Nepali Times: How do you think the UN will respond to the letter that the Nepali government sent the secretary general requesting help with demobilisation?
Shashi Tharoor: In recent weeks, I've been so consumed by my candidacy for the secretary-generalship I've not seen the letter. So, the only answer I can give you would be the diplomatic one which is that I'm sure the letter would be considered very carefully and in consultation with all interested parties. Obviously the UN would like to help Nepal get out of the crisis but we'd normally like to act in a way that is acceptable to all the parties concerned.
What does arms management mean concretely?
To be honest, we don't know what it means concretely because the way the UN does business is that once we have agreed in principle to do a particular job we send an assessment mission to the country concerned which will actually take a look at how the job would be done, look at practical considerations such as logistics, where would you locate the headquarters, where you'd get your supplies from and all that stuff. We also look at a viable concept of operations which means talking to the various parties so that they behave in a manner that conforms with your approach. Only when that has been drawn up would we be in a position to make a proposal to the government and to the Security Council. So these are early days yet, I'm afraid.
From the UN's experience in other hot spots, how do you rate Nepal's chances of attaining lasting peace?
I'd rate it fairly positively for a number of reasons. First, we actually have an agreement amongst the contending parties. That is often a huge, huge consideration because all too often you find yourself in a situation where one party, or in the case of Darfur, a couple of parties, have not signed up and therefore you don't have a viable concept for resolution. In the case of Nepal because all the parties have come together on this we should be able to work something out fairly successfully. Secondly, our sense is that where we can be useful would be in areas where we have very clear expertise, and value-added. But the nature of these considerations has to be borne in mind. For example, the UN does different things in different countries with elections: in some we observe, in some we certify, in some we monitor, in some we actually help run the elections. Now, which particular one of these various approaches would be right remains to be seen.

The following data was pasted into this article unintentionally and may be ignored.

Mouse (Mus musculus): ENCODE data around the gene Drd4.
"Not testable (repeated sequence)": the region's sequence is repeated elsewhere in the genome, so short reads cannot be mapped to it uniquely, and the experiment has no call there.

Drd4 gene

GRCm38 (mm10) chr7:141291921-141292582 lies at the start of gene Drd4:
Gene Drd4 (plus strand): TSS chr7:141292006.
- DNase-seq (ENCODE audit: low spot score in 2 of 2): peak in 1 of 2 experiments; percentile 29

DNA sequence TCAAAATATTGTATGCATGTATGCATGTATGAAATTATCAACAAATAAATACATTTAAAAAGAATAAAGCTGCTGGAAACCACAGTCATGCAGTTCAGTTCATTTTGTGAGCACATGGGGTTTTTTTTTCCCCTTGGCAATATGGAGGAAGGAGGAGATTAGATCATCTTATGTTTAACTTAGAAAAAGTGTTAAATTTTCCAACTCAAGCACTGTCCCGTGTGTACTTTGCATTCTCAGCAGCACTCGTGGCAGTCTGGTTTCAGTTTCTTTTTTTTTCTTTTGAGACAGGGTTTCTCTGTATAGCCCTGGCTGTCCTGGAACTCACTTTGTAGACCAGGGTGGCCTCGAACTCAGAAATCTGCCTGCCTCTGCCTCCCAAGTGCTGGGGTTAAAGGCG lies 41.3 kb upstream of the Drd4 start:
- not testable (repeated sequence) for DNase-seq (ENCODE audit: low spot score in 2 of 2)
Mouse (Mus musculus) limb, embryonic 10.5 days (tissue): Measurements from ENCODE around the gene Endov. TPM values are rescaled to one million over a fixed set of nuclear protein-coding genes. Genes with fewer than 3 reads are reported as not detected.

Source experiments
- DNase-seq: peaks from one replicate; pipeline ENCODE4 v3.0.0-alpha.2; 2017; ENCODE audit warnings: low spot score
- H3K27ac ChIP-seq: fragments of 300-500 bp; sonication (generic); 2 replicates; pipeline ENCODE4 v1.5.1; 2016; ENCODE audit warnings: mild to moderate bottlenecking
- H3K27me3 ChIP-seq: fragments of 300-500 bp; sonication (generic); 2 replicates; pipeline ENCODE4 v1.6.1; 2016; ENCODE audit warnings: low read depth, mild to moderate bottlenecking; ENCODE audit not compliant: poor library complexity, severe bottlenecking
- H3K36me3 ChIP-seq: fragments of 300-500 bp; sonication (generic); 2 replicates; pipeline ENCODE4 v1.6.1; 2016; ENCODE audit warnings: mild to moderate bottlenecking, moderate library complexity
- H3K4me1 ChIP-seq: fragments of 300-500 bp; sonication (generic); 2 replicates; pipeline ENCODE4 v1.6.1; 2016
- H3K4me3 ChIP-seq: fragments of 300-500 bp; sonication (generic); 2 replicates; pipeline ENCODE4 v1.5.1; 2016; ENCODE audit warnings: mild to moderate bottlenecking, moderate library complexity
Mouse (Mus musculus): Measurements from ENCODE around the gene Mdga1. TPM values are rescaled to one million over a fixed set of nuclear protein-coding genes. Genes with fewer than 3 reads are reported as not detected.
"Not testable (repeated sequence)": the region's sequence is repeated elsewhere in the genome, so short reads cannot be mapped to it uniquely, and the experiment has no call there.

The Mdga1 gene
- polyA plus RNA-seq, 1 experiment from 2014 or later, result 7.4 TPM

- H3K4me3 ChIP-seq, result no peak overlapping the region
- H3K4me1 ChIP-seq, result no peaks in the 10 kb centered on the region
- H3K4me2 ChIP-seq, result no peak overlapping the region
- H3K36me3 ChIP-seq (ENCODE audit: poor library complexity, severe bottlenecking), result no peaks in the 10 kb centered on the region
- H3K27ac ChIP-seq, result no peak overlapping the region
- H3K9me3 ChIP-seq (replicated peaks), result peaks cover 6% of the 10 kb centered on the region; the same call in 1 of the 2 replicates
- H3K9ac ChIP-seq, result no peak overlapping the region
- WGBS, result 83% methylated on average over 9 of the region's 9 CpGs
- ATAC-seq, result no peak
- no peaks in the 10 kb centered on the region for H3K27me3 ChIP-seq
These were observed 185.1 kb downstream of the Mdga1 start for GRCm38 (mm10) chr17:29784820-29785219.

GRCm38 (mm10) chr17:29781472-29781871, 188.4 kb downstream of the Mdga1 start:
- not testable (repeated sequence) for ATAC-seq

Finally, on what you term "arms management", which is a term we don't usually use much in the UN, again it depends on what concepts seem most realistic. There would be some which would actually call for containment of soldiers, some calling for disarmament of people on both sides and some might be a less intrusive mandate which would simply call for observation. This has to be worked out after on-site reconnaissance, and consultation on both sides.
So, which option would be most realistic for Nepal?
I wouldn't want to step into that particular minefield just yet.
How come Ian Martin was sent to East Timor at a time when the peace process in Nepal is at such a critical stage?
Simply, there was an immediate urgent crisis in East Timor and we had someone available who had prior knowledge of the territory. Ian Martin was our first envoy there when we set up the assistance mission before elections, and it was a question of someone being available who was needed. In fact, had he been in East Timor and a crisis had arisen in Nepal, we'd have sent him to Nepal for the same reason. It's a question of using on-the-ground expertise.
Finally, would you rather be the recipient of the Nobel Prize for literature or become the secretary general of the UN?
I'm not sure that either is entirely within the realm of the feasible at the moment. (Laughs). But let me just say that I'll seek one first and the other later.